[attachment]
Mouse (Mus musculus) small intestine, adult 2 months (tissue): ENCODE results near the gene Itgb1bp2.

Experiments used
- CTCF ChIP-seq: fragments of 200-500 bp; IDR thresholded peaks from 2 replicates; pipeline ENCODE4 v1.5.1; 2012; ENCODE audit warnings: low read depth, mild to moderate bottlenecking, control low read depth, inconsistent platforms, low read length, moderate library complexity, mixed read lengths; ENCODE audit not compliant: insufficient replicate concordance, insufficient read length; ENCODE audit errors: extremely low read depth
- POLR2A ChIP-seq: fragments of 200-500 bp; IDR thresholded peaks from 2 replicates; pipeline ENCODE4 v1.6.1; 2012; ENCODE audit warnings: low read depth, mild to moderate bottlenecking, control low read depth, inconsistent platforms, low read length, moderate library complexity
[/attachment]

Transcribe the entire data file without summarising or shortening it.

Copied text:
Mouse (Mus musculus) small intestine, adult 2 months (tissue): ENCODE results near the gene Itgb1bp2.

Experiments used
- CTCF ChIP-seq: fragments of 200-500 bp; IDR thresholded peaks from 2 replicates; pipeline ENCODE4 v1.5.1; 2012; ENCODE audit warnings: low read depth, mild to moderate bottlenecking, control low read depth, inconsistent platforms, low read length, moderate library complexity, mixed read lengths; ENCODE audit not compliant: insufficient replicate concordance, insufficient read length; ENCODE audit errors: extremely low read depth
- POLR2A ChIP-seq: fragments of 200-500 bp; IDR thresholded peaks from 2 replicates; pipeline ENCODE4 v1.6.1; 2012; ENCODE audit warnings: low read depth, mild to moderate bottlenecking, control low read depth, inconsistent platforms, low read length, moderate library complexity